Going beyond photography as an isolated medium to engage larger questions and interlocking forms of expression and historical analysis, Ambivalent gathers a new generation of scholars based on the continent to offer an expansive frame for thinking about questions of photography and visibility in Africa. The volume presents African relationships with photography—and with visibility more generally—in ways that engage and disrupt the easy categories and genres that have characterized the field to date. Contributors pose new questions concerning the instability of the identity photograph in South Africa; ethnographic photographs as potential history; humanitarian discourse from the perspective of photographic survivors of atrocity photojournalism; the nuanced passage from studio to screen in postcolonial digital portraiture; and the burgeoning visual activism in West Africa.
As the contributors show, photography is itself a historical subject: it involves arrangement, financing, posture, positioning, and other kinds of work that are otherwise invisible. By moving us outside the frame of the photograph itself, by refusing to accept the photograph as the last word, this book makes photography an engaging and important subject of historical investigation. Ambivalent‘s contributors bring photography into conversation with orality, travel writing, ritual, psychoanalysis, and politics, with new approaches to questions of race, time, and postcolonial and decolonial histories.
Contributors: George Emeka Agbo, Isabelle de Rezende, Jung Ran Forte, Ingrid Masondo, Phindi Mnyaka, Okechukwu Nwafor, Vilho Shigwedha, Napandulwe Shiweda, Drew Thompson
In Before the Flood Jacob Blanc traces the protest movements of rural Brazilians living in the shadow of the Itaipu dam—the largest producer of hydroelectric power in the world. In the 1970s and 1980s, local communities facing displacement took a stand against the military officials overseeing the dam's construction, and in the context of an emerging national fight for democracy, they elevated their struggle for land into a referendum on the dictatorship itself. Unlike the broader campaign against military rule, however, the conflict at Itaipu was premised on issues that long predated the official start of dictatorship: access to land, the defense of rural and indigenous livelihoods, and political rights in the countryside. In their efforts against Itaipu and through conflicts among themselves, title-owning farmers, landless peasants, and the Avá-Guarani Indians articulated a rural-based vision for democracy. Through interviews and archival research—including declassified military documents and the first-ever access to the Itaipu Binational Corporation—Before the Flood challenges the primacy of urban-focused narratives and unearths the rural experiences of dictatorship and democracy in Brazil.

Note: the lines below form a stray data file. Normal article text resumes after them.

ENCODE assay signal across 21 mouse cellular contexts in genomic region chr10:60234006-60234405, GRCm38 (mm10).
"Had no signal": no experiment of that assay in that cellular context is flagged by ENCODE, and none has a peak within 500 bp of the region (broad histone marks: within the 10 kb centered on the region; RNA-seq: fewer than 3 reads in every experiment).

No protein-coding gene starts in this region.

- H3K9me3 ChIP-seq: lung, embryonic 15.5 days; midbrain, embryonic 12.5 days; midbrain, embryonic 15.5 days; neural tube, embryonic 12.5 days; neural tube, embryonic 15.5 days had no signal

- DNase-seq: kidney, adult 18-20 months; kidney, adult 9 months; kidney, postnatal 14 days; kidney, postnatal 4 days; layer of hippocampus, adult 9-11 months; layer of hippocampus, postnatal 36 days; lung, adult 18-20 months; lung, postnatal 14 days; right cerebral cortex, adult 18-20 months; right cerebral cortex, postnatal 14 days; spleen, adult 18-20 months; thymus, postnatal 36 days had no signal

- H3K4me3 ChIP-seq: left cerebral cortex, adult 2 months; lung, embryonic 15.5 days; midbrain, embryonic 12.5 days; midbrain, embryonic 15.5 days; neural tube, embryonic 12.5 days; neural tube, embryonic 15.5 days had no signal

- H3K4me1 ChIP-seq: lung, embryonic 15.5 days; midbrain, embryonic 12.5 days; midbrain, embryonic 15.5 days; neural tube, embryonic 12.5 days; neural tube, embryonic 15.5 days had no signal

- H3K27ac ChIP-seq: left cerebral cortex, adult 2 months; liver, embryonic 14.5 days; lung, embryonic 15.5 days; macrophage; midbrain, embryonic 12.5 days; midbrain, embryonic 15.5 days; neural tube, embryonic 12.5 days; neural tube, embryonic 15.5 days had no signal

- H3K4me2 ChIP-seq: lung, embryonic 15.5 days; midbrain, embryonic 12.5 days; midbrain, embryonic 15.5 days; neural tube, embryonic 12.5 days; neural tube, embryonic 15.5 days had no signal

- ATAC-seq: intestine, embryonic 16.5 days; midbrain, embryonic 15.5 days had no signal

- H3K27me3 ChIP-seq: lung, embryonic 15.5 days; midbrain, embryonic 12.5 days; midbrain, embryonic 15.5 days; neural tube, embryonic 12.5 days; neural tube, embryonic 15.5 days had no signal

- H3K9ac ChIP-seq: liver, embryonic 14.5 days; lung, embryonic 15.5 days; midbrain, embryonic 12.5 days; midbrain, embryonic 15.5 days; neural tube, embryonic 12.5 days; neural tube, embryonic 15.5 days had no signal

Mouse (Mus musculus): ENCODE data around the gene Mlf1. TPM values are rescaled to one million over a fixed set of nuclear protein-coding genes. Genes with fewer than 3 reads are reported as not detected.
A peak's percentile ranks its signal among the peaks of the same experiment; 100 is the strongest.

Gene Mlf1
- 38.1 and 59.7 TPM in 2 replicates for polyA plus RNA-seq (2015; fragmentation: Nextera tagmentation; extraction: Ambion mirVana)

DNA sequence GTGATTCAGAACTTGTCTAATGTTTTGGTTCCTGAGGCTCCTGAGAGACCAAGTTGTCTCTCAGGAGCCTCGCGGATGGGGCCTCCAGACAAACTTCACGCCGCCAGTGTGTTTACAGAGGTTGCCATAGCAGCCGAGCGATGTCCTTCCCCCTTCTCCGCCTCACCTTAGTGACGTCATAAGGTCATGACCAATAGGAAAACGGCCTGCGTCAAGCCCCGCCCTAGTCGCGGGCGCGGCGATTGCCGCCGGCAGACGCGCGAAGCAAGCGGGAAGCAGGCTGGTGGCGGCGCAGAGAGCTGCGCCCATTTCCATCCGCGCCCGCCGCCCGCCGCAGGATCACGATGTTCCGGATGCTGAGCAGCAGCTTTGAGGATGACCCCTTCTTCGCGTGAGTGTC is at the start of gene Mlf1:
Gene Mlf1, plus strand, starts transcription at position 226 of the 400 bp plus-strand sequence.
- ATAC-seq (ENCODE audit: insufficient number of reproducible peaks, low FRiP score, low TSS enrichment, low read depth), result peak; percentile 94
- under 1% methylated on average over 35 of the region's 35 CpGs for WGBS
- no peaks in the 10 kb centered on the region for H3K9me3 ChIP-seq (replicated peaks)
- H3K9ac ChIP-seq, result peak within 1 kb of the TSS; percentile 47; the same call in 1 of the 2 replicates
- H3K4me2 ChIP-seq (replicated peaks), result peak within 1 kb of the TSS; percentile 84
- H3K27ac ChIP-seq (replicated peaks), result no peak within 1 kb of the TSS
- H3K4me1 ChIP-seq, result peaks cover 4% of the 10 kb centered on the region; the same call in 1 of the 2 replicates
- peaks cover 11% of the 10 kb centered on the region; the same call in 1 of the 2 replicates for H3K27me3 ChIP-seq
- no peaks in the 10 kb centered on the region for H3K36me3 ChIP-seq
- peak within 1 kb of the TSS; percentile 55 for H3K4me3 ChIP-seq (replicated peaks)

An anthropological study of Haitian migrant women’s mobility in the Dominican Republic.
Borders of Visibility offers extremely timely insight into the Dominican Republic’s racist treatment of Haitian descendants within its borders. Jennifer L. Shoaff employs multisited feminist research to focus on the geographies of power that intersect to inform the opportunities and constraints that migrant women must navigate to labor and live within a context that largely denies their human rights, access to citizenship, and a sense of security and belonging.
Paradoxically, these women are both hypervisible because of the blackness that they embody and invisible because they are marginalized by intersecting power inequalities. Haitian women must contend with diffuse legal, bureaucratic and discursive state-local practices across “border” sites that situate them as a specific kind of threat that must be contained. Shoaff examines this dialectic of mobility and containment across various sites in the northwest Dominican Republic, including the official border crossing, transborder and regional used-clothing markets, migrant settlements (bateyes), and other rural-urban contexts.
Shoaff combines ethnographic interviews, participant observation, institutional analyses of state structures and nongovernmental agencies, and archival documentation to bring this human rights issue to the fore. Although primarily grounded in critical ethnographic practice, this work contributes to the larger fields of transnational feminism, black studies, migration and border studies, political economy, and cultural geography. Borders of Visibility brings much needed attention to Haitian migrant women’s economic ingenuity and entrepreneurial savvy, their ability to survive and thrive, their often impossible choices whether to move or to stay, returning them to a place of visibility, while exposing the very structures that continue to render them invisible and, thus, expendable over time.